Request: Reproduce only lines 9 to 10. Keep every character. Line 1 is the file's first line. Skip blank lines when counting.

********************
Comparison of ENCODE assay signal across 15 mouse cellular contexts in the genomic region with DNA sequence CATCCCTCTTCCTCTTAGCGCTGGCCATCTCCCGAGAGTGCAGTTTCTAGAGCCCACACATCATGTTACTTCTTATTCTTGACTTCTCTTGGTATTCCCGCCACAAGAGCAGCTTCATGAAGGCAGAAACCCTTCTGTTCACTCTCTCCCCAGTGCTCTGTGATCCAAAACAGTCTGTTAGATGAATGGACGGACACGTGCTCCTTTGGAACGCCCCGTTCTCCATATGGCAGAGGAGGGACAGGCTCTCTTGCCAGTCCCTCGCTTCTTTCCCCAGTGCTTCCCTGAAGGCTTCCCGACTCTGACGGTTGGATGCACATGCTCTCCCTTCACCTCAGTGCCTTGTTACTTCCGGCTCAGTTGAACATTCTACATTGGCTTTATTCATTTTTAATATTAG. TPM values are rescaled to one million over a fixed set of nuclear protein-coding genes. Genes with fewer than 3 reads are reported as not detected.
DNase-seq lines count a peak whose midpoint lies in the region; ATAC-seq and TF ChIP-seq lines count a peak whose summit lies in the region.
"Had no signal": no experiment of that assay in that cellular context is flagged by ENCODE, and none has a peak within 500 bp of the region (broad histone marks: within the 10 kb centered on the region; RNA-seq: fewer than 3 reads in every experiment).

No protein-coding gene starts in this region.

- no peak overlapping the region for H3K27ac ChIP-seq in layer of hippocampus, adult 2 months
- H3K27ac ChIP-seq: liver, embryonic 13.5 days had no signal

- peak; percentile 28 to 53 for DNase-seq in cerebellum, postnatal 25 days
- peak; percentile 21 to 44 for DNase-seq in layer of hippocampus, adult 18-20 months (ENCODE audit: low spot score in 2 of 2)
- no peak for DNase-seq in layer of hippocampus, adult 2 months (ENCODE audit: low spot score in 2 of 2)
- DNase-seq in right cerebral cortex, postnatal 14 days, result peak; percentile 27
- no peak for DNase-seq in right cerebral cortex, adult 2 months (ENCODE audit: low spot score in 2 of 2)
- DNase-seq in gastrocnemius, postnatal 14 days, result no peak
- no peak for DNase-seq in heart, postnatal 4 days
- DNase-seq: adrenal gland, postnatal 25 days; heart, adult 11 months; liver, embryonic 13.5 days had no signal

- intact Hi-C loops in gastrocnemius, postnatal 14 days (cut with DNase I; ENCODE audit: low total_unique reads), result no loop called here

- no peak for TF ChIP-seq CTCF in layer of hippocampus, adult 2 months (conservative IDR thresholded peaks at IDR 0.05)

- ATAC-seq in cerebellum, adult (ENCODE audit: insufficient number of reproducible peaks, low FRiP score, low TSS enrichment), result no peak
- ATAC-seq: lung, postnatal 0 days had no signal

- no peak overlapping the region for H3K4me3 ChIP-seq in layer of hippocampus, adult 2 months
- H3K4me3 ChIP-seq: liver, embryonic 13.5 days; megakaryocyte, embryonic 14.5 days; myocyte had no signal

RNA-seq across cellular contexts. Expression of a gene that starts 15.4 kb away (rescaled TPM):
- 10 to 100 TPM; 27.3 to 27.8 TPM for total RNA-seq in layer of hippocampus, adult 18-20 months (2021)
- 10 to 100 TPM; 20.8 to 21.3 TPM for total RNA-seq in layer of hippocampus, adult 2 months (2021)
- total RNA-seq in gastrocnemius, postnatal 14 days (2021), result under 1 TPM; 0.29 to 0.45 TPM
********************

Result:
- no peak for DNase-seq in layer of hippocampus, adult 2 months (ENCODE audit: low spot score in 2 of 2)
- DNase-seq in right cerebral cortex, postnatal 14 days, result peak; percentile 27